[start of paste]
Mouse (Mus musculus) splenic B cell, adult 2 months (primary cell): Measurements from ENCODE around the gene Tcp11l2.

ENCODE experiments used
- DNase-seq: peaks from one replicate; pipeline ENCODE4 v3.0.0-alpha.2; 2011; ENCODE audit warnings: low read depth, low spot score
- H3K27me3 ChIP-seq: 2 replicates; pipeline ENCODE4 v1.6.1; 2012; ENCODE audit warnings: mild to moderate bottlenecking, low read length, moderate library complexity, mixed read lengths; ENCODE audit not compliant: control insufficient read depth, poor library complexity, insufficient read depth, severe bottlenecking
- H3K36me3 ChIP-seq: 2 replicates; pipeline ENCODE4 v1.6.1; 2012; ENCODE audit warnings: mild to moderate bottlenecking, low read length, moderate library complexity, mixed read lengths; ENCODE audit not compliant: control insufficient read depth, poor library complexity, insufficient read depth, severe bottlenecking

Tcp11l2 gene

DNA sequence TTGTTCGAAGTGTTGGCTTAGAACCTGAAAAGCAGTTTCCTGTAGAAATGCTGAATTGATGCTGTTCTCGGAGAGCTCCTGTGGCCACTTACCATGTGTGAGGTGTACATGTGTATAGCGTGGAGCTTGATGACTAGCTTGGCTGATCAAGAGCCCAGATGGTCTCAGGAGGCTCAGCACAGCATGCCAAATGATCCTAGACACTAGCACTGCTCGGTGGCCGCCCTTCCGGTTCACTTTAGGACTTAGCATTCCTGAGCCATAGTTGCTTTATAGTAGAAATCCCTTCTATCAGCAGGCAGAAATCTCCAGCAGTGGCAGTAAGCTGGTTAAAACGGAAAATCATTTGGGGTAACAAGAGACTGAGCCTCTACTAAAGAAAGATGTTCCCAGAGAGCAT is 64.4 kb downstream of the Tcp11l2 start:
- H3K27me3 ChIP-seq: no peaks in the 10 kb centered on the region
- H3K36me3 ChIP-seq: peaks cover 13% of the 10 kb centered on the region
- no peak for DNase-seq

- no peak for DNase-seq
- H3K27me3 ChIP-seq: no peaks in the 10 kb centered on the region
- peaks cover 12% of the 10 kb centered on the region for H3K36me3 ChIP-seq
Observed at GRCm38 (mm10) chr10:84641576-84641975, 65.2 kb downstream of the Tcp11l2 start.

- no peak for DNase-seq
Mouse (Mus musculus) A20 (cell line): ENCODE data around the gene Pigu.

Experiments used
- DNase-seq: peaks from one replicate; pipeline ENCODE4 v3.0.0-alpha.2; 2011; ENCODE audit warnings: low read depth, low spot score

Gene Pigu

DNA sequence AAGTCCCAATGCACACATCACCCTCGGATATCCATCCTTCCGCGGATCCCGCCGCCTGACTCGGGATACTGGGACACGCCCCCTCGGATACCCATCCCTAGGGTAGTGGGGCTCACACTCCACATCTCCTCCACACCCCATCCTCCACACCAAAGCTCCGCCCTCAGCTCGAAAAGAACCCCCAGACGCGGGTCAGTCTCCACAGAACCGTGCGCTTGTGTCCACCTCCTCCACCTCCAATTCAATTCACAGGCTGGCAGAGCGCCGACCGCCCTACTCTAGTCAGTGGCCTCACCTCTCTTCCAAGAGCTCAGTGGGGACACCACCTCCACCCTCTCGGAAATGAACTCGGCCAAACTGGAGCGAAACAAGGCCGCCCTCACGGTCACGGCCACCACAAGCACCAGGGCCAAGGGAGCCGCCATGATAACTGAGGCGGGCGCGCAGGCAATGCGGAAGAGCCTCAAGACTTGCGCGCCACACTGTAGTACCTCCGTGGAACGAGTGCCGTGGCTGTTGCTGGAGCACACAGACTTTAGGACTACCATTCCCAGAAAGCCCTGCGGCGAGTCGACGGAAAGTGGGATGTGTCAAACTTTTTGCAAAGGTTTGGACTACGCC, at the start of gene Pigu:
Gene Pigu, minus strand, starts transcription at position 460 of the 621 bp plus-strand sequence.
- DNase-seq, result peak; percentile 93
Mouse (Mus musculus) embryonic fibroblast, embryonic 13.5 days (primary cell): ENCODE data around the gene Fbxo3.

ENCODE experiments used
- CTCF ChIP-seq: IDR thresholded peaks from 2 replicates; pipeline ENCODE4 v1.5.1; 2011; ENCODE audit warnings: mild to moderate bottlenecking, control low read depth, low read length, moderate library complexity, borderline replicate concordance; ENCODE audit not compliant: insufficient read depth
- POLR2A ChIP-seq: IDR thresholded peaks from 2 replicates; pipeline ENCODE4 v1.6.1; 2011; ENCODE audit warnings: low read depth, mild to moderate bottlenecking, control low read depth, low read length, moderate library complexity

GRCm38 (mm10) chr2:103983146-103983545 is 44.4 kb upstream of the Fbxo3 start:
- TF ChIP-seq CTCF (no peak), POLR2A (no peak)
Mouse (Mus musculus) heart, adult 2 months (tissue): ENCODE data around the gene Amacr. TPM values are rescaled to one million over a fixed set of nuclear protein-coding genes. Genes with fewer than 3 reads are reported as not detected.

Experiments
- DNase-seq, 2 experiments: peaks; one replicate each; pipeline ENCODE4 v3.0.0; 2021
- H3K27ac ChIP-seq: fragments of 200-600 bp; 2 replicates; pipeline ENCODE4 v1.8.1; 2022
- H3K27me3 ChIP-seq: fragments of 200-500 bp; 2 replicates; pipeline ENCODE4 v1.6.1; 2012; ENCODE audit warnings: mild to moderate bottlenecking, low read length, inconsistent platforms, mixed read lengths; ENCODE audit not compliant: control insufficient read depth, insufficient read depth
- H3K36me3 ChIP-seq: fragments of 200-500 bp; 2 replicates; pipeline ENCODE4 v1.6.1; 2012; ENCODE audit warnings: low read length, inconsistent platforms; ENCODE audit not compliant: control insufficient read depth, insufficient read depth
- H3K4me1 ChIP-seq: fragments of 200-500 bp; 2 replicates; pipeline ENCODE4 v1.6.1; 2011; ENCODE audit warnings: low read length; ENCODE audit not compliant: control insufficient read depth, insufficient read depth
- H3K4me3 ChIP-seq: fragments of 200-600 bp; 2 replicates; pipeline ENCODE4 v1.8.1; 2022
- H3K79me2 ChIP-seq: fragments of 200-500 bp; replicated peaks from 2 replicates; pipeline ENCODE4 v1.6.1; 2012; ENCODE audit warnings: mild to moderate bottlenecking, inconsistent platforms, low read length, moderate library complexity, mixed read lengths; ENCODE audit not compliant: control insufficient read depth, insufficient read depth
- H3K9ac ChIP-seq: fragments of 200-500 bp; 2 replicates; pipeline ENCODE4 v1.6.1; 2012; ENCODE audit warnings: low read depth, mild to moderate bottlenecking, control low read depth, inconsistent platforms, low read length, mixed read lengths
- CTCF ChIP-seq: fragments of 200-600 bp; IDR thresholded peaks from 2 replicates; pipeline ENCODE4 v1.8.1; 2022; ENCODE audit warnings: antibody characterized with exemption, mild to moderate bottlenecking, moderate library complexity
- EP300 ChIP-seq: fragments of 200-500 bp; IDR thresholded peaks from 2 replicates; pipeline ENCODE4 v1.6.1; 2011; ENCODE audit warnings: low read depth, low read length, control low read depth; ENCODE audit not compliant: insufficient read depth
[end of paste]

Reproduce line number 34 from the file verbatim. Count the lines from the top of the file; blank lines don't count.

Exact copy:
- H3K36me3 ChIP-seq: fragments of 200-500 bp; 2 replicates; pipeline ENCODE4 v1.6.1; 2012; ENCODE audit warnings: low read length, inconsistent platforms; ENCODE audit not compliant: control insufficient read depth, insufficient read depth